New LME Futures Contracts Trade 80 Tonnes of Gold in First Week

The LME is looking to draw investors away from the $5-trillion-a-year OTC business that dominates London’s gold trade.

lme futures

After a disappointing launch, almost 80 tonnes of gold changed hands during the first week of trading for the LME’s new LMEprecious futures contracts.

Open interest on the contracts reached 9,380 lots of 100 ounces each in the first week, said the LMEThe contracts are the LME’s first gold futures contracts since the mid-1980s, and they aim to draw investors away from the $5-trillion-a-year over-the-counter (OTC) business that dominates London’s gold trade.

As regulatory scrutiny increases, costs for banks that trade gold over the counter are also rising. With its new contracts, the LME offers traders more options and creates additional competition.

“[The contracts were] designed to provide a solution for the London market, faced with challenges such as ongoing regulatory change, increased regulatory capital and transparency requirements, and the overall push for modernisation,” Kate Eged, head of precious metals at the LME, said in a statement.

The new LME contracts compete with other similar efforts launched at the beginning of the year. In February, CME Group (NASDAQ:CME) introduced a contract offering a spread between spot and benchmark US futures, but results have been lackluster. The Intercontinental Exchange (ICE) also started trading futures earlier year, and has pulled in about 4 million ounces so far in 2017.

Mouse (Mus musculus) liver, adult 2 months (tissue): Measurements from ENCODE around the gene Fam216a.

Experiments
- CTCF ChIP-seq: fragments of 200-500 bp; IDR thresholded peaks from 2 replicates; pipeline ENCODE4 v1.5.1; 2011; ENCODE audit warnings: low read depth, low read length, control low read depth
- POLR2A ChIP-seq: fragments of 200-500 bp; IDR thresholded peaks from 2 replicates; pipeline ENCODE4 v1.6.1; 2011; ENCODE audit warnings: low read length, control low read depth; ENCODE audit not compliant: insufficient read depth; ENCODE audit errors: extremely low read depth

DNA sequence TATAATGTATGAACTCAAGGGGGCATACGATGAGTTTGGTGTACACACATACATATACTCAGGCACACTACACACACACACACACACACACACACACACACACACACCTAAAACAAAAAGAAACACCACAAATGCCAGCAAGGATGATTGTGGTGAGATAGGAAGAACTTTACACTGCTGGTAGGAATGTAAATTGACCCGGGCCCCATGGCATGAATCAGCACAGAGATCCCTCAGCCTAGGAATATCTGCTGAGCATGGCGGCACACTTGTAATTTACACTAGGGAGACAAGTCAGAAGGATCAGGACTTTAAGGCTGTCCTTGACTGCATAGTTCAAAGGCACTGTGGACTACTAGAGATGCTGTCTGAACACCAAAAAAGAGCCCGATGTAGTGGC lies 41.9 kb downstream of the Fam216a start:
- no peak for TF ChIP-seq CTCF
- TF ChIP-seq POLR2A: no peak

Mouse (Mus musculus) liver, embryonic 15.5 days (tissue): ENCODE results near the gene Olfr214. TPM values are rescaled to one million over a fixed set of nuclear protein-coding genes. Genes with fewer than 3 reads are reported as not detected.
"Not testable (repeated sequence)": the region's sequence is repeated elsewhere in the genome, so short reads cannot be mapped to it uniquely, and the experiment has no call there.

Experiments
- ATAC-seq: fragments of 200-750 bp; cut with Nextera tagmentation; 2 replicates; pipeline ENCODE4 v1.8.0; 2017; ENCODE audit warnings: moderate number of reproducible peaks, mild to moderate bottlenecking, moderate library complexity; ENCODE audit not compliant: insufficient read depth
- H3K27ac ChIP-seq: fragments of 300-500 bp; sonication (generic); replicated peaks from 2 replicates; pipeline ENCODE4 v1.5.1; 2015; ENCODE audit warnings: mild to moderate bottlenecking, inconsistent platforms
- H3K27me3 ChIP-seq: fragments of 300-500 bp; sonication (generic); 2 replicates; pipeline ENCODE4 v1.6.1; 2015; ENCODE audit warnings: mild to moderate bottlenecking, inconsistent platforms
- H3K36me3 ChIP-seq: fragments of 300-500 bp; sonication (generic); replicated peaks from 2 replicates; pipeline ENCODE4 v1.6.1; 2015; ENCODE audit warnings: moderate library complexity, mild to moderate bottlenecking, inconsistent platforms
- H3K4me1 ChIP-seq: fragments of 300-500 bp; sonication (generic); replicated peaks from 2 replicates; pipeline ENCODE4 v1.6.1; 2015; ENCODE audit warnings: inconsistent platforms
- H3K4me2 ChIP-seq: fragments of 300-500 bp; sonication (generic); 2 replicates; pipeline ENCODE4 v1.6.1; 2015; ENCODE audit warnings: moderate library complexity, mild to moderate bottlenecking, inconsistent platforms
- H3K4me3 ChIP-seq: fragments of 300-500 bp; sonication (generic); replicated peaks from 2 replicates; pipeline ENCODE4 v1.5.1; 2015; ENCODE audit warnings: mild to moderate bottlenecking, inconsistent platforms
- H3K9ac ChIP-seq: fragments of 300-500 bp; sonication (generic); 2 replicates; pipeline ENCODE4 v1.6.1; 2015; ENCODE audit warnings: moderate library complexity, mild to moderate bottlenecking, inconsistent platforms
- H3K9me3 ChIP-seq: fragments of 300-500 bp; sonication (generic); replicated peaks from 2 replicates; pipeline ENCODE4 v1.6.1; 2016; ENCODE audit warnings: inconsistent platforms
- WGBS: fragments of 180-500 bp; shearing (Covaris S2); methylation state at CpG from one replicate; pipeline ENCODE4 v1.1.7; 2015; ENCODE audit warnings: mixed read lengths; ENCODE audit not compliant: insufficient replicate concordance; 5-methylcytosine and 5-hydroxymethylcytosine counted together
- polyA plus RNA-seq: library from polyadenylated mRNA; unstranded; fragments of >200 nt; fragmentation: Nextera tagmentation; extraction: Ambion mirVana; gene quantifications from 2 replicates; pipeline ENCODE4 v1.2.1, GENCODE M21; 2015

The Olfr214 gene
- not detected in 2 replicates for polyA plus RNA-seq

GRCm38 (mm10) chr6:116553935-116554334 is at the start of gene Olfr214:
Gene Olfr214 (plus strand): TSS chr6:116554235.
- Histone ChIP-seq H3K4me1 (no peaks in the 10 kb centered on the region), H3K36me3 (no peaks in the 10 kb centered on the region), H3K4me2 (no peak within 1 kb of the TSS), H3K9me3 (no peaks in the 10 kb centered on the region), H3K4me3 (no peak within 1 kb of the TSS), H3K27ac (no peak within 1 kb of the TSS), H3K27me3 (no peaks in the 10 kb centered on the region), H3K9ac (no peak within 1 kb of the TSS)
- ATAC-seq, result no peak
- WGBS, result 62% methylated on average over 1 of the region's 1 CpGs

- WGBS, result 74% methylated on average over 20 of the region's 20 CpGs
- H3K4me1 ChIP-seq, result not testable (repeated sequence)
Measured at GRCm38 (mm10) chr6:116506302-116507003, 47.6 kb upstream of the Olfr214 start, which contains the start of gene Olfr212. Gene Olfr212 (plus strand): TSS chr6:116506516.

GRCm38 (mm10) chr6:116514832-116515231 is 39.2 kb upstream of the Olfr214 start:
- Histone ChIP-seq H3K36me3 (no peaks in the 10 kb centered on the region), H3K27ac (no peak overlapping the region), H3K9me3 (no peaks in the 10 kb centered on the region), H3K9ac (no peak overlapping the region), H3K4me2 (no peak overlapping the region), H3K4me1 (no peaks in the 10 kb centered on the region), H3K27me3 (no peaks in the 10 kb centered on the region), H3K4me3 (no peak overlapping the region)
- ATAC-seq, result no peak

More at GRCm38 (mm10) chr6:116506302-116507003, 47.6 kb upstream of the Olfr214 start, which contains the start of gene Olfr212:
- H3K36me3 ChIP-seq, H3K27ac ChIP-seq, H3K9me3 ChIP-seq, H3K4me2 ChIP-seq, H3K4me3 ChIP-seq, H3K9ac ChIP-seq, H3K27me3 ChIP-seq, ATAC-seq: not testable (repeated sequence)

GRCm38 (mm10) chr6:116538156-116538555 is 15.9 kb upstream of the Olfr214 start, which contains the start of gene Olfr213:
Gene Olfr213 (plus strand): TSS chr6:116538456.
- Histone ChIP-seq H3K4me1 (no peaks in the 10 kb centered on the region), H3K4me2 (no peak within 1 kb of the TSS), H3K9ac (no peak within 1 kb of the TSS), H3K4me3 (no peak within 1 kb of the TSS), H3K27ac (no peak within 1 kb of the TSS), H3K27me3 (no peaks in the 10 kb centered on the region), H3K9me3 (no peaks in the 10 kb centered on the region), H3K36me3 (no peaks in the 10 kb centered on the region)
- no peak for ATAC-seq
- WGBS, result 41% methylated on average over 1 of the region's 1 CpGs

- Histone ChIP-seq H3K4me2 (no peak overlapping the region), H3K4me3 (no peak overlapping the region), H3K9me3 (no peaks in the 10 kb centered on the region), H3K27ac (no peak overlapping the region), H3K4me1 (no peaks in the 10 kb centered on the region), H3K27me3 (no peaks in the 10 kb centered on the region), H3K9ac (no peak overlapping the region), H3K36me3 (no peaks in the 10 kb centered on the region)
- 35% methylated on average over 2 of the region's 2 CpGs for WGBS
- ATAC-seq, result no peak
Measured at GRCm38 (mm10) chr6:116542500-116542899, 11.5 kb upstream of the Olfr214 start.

“This is all about jockeying for position against the CME and ICE as to who might possibly be the one that takes over if and when regulators make it impossible for us to trade interoffice OTC,” David Govett, head of precious metals at broker Marex Spectron, told the Financial Times.

LMEprecious, which includes spot, daily and monthly futures, is backed by the World Gold Council and by giant banks such as Goldman Sachs (NYSE:GS), Morgan Stanley (NYSE:MS), Natixis (EPA:KN), ICBC Standard Bank, Societe Generale (EPA:GLE) and OSTC.

That said, the biggest bullion trading banks, HSBC (NYSE:HSBC) and JPMorgan (NYSE:JPM), have not so far supported the new LME offerings. According to another Financial Times article, they are backing a rival attempt by the London Bullion Market Association to improve transparency, but may switch allegiances if LMEprecious contracts continue to surge.

The LME also hopes to roll out similar offerings for its copper, aluminum and nickel contracts in order to maintain its dominance in global metals trading.

Don’t forget to follow @INN_Resource for real-time news updates! 

Securities Disclosure: I, Priscila Barrera, hold no direct investment interest in any company mentioned in this article.

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